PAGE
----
HBS Deadlines, Essays & Analysis (Class of 2014, Starting Fall 2012)


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Tell us about three of your accomplishments. (600 words)

Analysis: In altering its longstanding three accomplishments question (ref: What are your three most substantial accomplishments and why do you view them as such?), HBS seems to have loosened up a bit. But while your choices no longer have to represent your "most substantial" wins, clearly you should be choosing from your most noteworthy achievements, both personal and professional, especially if they connect with your reasons for pursuing an MBA. And after having read many tortured and overwrought explanations for "why do you view them as such", I can imagine that HBS wants you to focus more on the accomplishments themselves and your enabling actions and decisions, from which they can reach their own conclusions about your abilities, values, and characteristics - classic "show, don't tell".

Editing hint: for powerful storytelling in such a short space, concentrate on action, action, action, with just enough context to understand the situation and results, and, of course, your impact.

For further reference, please see: The MBA Leadership Essay

Tell us three setbacks you have faced. (600 words)

Analysis: I like this change from HBS's past focus on just one "mistake" (ref: What have you learned from a mistake?), which is a fairly common and easy essay for most MBA applicants to write, because it demands more self-reflection and understanding of the role you played - either through action or inaction - in a failure, mistake, or setback. Requiring three of them will also give the HBS adcom a better sense of the adversity you've faced and risks you've taken throughout your life. I can imagine that some of these setbacks were overcome at the time, and the lessons from others might have paved the way for your accomplishments above. And while your accomplishments taken together should demonstrate a core set of strengths that you can build on at your MBA, your setbacks should show your ability to learn and grow - and not necessarily succeed - under a variety of settings. In other words, don't include similar setbacks that would indicate a negative behavioral pattern and inability to overcome a weakness. Also, focus on the learning, and not on sneaking these experiences in as "disguised accomplishments". I could also imagine that one or possibly more of your setbacks could serve as motivation for pursuing an MBA, as long as you don't miss the overall focus of this question, which is to show your ability and willingness to face and grow from adversity.

For further reference, please see: The MBA Failure Essay

Why do you want an MBA? (400 words)

Analysis: This is a straightforward Goals Essay question, which HBS has once again made mandatory. The only thing I'll add is that you should not waste words on explaining why you want HBS. In such a short amount of space, it's virtually impossible to say anything of much depth, and when applicants try, they almost always mention the same things: case method, unparalleled leadership training, etc. Skip it, and focus on your goals and motivations. Connect them to your accomplishments and setbacks. HBS is smart. They don't need a recitation of their curriculum.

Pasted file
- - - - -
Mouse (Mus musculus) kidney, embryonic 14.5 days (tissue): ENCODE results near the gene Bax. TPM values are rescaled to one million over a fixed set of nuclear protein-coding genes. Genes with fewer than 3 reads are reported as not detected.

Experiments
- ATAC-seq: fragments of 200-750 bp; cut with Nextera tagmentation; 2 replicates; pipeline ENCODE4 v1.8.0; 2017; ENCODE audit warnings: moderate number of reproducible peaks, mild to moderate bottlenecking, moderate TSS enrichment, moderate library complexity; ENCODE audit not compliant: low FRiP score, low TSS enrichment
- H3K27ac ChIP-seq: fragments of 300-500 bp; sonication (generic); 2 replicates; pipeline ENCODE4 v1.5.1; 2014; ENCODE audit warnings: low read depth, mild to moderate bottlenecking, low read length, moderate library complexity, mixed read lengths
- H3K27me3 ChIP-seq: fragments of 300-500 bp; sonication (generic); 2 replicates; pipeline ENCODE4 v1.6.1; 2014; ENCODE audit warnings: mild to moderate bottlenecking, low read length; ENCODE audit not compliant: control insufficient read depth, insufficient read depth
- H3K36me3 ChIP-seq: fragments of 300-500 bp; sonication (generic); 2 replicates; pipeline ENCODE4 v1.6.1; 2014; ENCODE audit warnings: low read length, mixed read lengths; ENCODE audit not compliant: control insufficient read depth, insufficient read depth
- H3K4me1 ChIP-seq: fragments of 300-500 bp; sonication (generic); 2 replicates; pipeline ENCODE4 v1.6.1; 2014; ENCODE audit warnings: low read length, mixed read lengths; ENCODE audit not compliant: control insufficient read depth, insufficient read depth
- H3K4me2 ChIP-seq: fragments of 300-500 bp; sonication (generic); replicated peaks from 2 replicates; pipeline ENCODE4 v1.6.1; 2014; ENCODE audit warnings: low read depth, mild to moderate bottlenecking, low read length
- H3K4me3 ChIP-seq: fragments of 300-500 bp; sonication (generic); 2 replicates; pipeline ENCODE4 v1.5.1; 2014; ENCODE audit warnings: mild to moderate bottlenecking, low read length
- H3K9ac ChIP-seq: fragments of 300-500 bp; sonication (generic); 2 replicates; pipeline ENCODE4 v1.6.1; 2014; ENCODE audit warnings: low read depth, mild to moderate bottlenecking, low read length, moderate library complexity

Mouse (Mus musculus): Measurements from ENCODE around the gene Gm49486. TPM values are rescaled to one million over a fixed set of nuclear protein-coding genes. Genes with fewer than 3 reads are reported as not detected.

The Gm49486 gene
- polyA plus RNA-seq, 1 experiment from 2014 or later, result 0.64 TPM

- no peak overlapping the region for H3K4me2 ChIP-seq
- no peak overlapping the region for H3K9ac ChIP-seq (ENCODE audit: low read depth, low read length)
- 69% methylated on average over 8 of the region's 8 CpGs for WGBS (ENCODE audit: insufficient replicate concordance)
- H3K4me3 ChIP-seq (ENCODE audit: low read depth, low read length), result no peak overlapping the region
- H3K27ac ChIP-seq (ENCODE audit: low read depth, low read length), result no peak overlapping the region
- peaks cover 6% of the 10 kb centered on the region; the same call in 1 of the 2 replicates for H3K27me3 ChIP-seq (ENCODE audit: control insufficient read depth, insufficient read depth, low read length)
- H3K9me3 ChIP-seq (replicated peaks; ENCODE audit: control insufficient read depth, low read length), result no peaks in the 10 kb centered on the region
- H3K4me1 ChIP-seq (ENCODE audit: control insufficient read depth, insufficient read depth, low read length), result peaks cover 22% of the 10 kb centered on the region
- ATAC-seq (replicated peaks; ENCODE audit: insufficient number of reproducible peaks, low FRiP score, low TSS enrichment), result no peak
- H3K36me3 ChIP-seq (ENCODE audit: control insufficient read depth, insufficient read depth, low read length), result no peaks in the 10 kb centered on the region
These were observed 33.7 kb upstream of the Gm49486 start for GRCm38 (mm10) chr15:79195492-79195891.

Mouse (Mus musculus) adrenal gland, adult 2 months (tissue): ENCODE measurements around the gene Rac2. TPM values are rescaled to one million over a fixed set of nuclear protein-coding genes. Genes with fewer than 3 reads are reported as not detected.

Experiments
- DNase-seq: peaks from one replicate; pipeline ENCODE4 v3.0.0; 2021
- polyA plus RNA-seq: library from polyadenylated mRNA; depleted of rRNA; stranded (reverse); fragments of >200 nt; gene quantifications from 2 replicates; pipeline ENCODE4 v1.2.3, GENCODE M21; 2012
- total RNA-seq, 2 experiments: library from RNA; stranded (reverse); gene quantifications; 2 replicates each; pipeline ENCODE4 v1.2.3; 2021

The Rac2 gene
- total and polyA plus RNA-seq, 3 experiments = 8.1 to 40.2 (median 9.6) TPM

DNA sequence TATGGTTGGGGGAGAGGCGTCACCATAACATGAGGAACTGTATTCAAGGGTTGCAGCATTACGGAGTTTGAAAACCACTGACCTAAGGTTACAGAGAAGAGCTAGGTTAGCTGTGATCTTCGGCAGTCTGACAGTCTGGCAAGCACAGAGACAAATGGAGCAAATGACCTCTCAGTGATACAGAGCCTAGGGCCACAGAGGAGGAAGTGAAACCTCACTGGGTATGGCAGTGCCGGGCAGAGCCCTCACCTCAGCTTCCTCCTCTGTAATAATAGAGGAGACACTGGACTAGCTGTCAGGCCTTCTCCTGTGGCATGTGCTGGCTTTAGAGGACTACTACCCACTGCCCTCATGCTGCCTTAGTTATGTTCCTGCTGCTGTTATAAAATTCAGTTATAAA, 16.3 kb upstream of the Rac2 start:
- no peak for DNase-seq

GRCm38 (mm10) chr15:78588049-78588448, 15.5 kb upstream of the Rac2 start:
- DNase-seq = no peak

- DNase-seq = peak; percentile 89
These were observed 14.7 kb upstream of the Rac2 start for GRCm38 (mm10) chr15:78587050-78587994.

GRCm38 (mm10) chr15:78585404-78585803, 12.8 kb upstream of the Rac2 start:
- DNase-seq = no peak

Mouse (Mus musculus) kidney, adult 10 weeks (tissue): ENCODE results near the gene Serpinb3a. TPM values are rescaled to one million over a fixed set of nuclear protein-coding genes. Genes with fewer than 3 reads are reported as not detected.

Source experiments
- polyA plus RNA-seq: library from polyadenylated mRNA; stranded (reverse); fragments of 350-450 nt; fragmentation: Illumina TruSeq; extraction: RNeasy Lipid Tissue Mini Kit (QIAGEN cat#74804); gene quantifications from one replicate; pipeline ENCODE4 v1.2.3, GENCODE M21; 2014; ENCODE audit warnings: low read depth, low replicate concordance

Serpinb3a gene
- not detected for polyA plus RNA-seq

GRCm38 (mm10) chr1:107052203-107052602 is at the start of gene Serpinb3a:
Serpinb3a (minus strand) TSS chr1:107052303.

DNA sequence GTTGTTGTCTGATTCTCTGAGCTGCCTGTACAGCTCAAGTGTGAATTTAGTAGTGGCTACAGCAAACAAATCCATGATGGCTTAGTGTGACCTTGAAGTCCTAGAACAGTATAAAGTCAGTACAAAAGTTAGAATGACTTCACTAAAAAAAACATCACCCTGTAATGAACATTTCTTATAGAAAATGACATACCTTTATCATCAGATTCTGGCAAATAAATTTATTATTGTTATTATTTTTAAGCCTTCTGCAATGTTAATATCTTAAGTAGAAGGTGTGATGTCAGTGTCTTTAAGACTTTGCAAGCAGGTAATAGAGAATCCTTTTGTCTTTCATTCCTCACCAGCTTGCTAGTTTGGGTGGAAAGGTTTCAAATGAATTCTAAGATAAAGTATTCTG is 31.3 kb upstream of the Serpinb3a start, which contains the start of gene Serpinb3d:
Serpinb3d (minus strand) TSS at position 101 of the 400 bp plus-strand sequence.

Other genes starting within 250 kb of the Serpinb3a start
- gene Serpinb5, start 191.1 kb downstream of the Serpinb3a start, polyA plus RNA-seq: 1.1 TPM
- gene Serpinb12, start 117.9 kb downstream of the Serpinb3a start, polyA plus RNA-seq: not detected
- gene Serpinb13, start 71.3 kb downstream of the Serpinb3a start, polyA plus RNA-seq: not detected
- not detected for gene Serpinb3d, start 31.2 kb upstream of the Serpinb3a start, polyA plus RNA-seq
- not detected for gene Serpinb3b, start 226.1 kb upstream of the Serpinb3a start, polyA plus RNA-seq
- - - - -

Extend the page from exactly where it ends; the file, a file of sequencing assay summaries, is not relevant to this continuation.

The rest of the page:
For further reference, please see: The MBA Goals Essay

Answer a question you wish we'd asked. (400 words)

Analysis: A freebie. Obviously, you should be writing about something that will provide another dimension to your profile. Were most of your accomplishments professional? Then this is your chance to balance that with something personal. Last year, three of my clients were invited to interview at HBS (Two were admitted). All three of them submitted the following essays: 1) 3 accomplishments and 2) mistake (mandatory), 3) goals and 4) introduction to classmates (choice). I'm not saying this was "THE Winning Pattern", but for them it provided the best configuration to show them as accomplished, interesting and balanced individuals.

Joint Degree Applicants:

How do you expect the joint degree experience to benefit you on both a professional and a personal level? (400 words)

Letter of Recommendation Questions:

Please comment on the context of your interaction with the applicant. If applicable, briefly describe the applicant's role in your organization. (250 words)

How does the candidate's performance compare to other well-qualified individuals in similar roles? (250 words)

Please describe the most important piece of constructive feedback you have given the applicant. Please detail the circumstances and the applicant's response. (250 words)

Please make additional statements about the applicant's performance, potential, or personal qualities you believe would be helpful to the MBA Admissions Board. (250 words)